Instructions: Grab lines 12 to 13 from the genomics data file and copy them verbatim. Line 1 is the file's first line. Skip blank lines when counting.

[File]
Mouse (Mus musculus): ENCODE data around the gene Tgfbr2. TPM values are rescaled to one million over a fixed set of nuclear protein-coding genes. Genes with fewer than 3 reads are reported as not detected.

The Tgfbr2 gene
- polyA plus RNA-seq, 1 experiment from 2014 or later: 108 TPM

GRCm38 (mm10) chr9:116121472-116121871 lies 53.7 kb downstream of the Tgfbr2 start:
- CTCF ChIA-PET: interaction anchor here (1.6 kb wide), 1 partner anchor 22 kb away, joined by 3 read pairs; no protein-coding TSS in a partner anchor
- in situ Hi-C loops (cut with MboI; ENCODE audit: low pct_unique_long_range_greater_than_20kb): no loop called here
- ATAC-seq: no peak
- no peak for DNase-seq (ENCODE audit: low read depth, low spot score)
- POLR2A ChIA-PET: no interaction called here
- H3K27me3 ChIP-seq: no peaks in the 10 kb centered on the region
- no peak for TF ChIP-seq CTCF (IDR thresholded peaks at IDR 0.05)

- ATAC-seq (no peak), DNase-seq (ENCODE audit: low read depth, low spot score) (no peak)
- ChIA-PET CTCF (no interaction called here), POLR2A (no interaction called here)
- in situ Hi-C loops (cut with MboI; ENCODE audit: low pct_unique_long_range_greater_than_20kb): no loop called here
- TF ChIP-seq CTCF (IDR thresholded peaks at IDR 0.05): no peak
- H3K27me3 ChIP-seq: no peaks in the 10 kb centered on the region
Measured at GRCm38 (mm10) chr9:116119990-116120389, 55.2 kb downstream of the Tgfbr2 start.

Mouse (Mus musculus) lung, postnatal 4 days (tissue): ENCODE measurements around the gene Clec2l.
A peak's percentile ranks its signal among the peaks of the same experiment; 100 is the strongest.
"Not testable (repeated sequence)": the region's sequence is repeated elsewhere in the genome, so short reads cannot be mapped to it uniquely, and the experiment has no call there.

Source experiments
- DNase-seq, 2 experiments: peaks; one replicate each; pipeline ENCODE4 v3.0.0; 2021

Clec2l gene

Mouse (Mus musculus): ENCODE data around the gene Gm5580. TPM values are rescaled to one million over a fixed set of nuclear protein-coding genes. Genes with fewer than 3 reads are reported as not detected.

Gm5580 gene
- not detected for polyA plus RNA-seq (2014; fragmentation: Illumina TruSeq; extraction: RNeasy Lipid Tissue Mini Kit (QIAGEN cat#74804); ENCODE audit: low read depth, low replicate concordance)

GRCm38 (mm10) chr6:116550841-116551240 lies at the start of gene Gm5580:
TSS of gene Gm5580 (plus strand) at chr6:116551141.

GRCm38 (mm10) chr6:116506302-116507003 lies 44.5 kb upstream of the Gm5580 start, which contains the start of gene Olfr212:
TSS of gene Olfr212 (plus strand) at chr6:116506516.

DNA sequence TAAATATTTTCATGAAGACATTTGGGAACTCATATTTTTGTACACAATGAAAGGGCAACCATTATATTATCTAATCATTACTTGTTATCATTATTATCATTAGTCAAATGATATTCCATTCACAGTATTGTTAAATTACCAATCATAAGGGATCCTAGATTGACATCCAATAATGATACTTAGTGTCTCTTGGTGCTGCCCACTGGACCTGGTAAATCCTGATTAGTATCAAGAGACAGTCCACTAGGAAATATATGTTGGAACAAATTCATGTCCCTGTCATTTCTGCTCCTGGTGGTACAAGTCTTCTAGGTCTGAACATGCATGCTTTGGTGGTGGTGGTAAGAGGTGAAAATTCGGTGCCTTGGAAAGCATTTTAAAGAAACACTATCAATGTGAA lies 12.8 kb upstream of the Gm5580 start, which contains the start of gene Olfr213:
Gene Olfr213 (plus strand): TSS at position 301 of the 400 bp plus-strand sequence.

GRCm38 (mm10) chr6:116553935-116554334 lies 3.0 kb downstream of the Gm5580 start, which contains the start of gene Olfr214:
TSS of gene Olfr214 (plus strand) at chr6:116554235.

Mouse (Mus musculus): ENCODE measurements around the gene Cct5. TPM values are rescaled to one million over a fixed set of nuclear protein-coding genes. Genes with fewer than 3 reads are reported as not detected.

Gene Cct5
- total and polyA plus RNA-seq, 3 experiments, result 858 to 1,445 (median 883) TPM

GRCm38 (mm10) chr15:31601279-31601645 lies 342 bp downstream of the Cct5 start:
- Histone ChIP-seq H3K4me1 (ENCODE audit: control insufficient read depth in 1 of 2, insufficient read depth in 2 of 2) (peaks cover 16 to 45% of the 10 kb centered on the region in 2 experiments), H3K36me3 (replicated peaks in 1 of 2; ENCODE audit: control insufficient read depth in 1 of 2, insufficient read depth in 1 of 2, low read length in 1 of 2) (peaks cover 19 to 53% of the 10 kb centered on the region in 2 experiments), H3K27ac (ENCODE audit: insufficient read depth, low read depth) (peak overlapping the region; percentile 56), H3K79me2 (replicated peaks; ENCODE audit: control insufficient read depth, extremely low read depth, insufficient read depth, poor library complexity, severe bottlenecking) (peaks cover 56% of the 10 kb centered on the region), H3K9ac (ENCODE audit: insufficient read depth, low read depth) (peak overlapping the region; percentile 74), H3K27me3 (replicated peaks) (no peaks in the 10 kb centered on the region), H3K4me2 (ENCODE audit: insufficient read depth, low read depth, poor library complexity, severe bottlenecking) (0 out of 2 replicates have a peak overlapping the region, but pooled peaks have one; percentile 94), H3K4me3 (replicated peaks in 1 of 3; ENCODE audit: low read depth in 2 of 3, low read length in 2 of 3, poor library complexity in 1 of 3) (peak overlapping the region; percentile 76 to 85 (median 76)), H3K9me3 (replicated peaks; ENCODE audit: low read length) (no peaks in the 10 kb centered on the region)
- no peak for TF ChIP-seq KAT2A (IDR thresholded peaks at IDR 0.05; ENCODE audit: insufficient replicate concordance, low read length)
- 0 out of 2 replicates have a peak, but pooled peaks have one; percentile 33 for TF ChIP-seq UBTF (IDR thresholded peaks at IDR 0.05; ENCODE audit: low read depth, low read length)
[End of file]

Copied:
- ATAC-seq (no peak), DNase-seq (ENCODE audit: low read depth, low spot score) (no peak)
- ChIA-PET CTCF (no interaction called here), POLR2A (no interaction called here)